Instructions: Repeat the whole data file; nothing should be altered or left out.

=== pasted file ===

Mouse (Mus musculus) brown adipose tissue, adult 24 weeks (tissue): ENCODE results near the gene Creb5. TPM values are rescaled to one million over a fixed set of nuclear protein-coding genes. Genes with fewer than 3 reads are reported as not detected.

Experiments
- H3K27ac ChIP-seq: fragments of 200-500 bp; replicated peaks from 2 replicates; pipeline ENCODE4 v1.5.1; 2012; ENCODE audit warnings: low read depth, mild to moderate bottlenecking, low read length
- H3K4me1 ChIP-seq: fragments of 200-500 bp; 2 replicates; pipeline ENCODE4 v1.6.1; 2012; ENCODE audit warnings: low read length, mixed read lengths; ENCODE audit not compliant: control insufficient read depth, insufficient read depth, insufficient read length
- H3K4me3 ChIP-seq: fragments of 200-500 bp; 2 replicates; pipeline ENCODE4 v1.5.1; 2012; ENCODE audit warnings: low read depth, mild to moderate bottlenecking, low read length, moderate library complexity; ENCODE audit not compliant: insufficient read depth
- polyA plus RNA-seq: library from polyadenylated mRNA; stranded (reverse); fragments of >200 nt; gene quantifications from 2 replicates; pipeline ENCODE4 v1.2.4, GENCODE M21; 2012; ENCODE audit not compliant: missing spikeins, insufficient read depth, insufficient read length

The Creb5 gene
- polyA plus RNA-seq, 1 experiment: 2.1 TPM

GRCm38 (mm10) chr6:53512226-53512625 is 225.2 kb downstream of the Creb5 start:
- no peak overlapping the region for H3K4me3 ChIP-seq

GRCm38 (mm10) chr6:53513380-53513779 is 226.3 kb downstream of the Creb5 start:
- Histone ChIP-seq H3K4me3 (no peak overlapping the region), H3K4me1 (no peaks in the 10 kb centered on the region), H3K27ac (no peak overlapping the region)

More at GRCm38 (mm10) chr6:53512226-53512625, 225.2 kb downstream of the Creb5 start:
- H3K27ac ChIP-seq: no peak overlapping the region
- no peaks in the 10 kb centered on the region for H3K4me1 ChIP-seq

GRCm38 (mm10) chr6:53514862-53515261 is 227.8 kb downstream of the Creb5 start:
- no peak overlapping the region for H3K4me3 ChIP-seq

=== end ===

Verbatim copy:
Mouse (Mus musculus) brown adipose tissue, adult 24 weeks (tissue): ENCODE results near the gene Creb5. TPM values are rescaled to one million over a fixed set of nuclear protein-coding genes. Genes with fewer than 3 reads are reported as not detected.

Experiments
- H3K27ac ChIP-seq: fragments of 200-500 bp; replicated peaks from 2 replicates; pipeline ENCODE4 v1.5.1; 2012; ENCODE audit warnings: low read depth, mild to moderate bottlenecking, low read length
- H3K4me1 ChIP-seq: fragments of 200-500 bp; 2 replicates; pipeline ENCODE4 v1.6.1; 2012; ENCODE audit warnings: low read length, mixed read lengths; ENCODE audit not compliant: control insufficient read depth, insufficient read depth, insufficient read length
- H3K4me3 ChIP-seq: fragments of 200-500 bp; 2 replicates; pipeline ENCODE4 v1.5.1; 2012; ENCODE audit warnings: low read depth, mild to moderate bottlenecking, low read length, moderate library complexity; ENCODE audit not compliant: insufficient read depth
- polyA plus RNA-seq: library from polyadenylated mRNA; stranded (reverse); fragments of >200 nt; gene quantifications from 2 replicates; pipeline ENCODE4 v1.2.4, GENCODE M21; 2012; ENCODE audit not compliant: missing spikeins, insufficient read depth, insufficient read length

The Creb5 gene
- polyA plus RNA-seq, 1 experiment: 2.1 TPM

GRCm38 (mm10) chr6:53512226-53512625 is 225.2 kb downstream of the Creb5 start:
- no peak overlapping the region for H3K4me3 ChIP-seq

GRCm38 (mm10) chr6:53513380-53513779 is 226.3 kb downstream of the Creb5 start:
- Histone ChIP-seq H3K4me3 (no peak overlapping the region), H3K4me1 (no peaks in the 10 kb centered on the region), H3K27ac (no peak overlapping the region)

More at GRCm38 (mm10) chr6:53512226-53512625, 225.2 kb downstream of the Creb5 start:
- H3K27ac ChIP-seq: no peak overlapping the region
- no peaks in the 10 kb centered on the region for H3K4me1 ChIP-seq

GRCm38 (mm10) chr6:53514862-53515261 is 227.8 kb downstream of the Creb5 start:
- no peak overlapping the region for H3K4me3 ChIP-seq